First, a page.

Here’s a surprise — recent research indicates that theatergoers don’t mind spoilers at all; they WANT to know what the play is about before they see it. (Scroll to January 15) That may prove a challenge for one of the two Broadway plays that opened this past week,
Constellations might best be described as “cosmic.” The other, Honeymoon in Vegas, is much easier to explain, and to enjoy. (See both reviews below.)
There were reasons to be both optimistic and pessimistic about the arts this week, in New York in particular and the country — and the world — as a whole.
Week in New York Theater January 12-18
Monday, January 12, 2015
A new Tony Award will be given annually to a theater teacher who has made a “monumental impact” on the lives of students
Seven-time Broadway veteran James Barbour to be latest Phantom on Broadway, starting February 9
How to make theater artists essential: 1 Address issues of the day. 2 Develop local talent. 3 Be inclusive
Tuesday, January 13, 2015
Can A Play Explain The Muslim Diaspora? Nadia Manzoor’s My review of Burq Off
“France’s most wanted woman went from bikini babe to burka-clad jihadi fighter,” a British newspaper proclaimed after the terrorist attacks.
Burq Off, an autobiographical play, documents a journey more or less in the opposite direction—from burqa to bikini. Written and performed by Nadia Parvez Manzoor, who portrays 21 characters, the play never depicts the main character, Nadia, as a jihadi fighter, and her family doesn’t require her to wear a burqa all the time. But Nadia does wear one on a family trip to Mecca, prompting her father to remark in a tone of admiration (not irony): “You look very beautiful when you are all covered up.”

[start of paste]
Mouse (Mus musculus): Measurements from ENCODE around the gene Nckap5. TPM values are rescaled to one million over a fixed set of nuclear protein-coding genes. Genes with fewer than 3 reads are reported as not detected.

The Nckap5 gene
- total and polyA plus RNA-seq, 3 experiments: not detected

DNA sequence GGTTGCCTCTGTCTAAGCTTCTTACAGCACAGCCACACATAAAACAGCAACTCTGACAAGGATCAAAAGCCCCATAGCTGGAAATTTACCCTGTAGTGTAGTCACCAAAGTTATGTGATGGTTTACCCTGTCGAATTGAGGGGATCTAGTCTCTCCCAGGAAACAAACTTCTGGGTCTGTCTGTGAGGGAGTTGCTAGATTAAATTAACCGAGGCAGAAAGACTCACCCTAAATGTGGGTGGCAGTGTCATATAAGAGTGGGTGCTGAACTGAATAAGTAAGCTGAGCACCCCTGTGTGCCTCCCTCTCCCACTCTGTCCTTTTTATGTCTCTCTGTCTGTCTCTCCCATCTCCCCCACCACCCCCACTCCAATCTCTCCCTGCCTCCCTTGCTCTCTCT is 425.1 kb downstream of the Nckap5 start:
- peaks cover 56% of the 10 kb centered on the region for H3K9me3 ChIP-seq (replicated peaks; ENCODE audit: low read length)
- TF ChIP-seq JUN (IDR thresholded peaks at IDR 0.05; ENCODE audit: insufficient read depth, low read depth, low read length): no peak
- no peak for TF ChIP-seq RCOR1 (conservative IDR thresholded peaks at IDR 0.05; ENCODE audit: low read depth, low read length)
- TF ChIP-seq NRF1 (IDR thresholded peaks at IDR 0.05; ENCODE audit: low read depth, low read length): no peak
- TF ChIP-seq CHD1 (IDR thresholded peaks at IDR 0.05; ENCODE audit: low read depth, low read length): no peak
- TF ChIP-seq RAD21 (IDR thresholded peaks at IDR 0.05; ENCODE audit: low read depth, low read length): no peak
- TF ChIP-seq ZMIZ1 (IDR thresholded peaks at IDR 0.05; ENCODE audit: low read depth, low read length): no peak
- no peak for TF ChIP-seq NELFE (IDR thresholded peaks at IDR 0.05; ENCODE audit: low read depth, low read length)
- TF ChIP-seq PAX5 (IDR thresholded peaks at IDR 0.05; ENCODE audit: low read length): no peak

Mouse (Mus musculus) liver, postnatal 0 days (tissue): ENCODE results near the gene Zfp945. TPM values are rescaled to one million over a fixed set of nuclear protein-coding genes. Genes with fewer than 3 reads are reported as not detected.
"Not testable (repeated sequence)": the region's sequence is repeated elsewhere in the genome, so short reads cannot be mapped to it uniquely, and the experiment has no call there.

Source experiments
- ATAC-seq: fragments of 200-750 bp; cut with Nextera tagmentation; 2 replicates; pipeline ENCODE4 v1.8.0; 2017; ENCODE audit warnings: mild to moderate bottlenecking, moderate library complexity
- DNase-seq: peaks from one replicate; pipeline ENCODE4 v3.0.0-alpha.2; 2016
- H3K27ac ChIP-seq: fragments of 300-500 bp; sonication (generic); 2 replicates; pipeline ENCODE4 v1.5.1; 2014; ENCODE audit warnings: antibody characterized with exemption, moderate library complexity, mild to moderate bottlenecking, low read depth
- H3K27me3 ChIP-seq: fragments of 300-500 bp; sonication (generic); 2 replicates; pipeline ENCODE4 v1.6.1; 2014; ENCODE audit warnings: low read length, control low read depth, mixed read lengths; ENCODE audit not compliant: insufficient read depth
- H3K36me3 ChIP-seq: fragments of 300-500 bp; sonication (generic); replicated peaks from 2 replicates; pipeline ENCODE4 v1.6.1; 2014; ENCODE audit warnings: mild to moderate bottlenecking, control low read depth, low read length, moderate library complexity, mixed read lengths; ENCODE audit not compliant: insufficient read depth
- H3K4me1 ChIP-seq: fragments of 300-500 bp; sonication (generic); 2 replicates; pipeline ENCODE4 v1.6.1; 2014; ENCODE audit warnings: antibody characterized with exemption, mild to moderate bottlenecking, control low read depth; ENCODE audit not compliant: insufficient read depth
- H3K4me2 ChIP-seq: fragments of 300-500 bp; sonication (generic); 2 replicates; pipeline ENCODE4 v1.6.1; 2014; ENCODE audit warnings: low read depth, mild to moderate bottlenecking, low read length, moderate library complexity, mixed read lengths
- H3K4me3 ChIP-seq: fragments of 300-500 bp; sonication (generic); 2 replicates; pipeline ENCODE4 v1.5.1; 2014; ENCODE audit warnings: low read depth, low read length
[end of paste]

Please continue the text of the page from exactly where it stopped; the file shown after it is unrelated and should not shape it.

— Jonathan Mandell (@NewYorkTheater) January 13, 2015
The majority who attend arts events (73%) go to socialize; the plurality who DON”t attend (47%) cite time.
Reasons 31 million didn’t attend an arts event:
No One To Go With (22%, especially older adults)
Constellations” is a kind of stage version of the film “Groundhog Day” except instead of Bill Murray endlessly repeating a single day, Jake Gyllenhaal and Ruth Wilson – both making their Broadway debuts — endlessly repeat a few moments throughout their relationship. The first moment is when Roland and Marianne meet for the first time and each tries to lick the tip of his or her own elbow. This, you see, is because, as Marianne points out, it’s impossible to lick the tips of your elbows – if you could do this, you would be immortal.
This is an intriguing idea, one of many in this play.
Actually, it isn’t.
Wednesday, January 14, 2015
Gigi with Vanessa Hudgens, Vicki Clark and Corey Cott opens April 8 in Neil Simon Theater.
Hamilton extends for second time: It begins Jan 20, opens Feb 17, now runs through April 5 at the Public Theater.
— theatre in decay (@theatreindecay) January 14, 2015
Three modern operas to be co-produced by Lincoln Center and the New York Philharmonic, including one based on Oscar Wilde’s “The Importance of Being Earnest” http://youtu.be/sYl_sNcp8Qc Cultural Sensitivity or Censorship? Three Tales, Many Questions In epithet-full angry rant, The Craptacular bloggers catalogue recent examples of sexism on Broadway and in theater coverage One controversial example — hiring as Phantom James Barbour, who served jail time for sex with a 15-yr-old fan.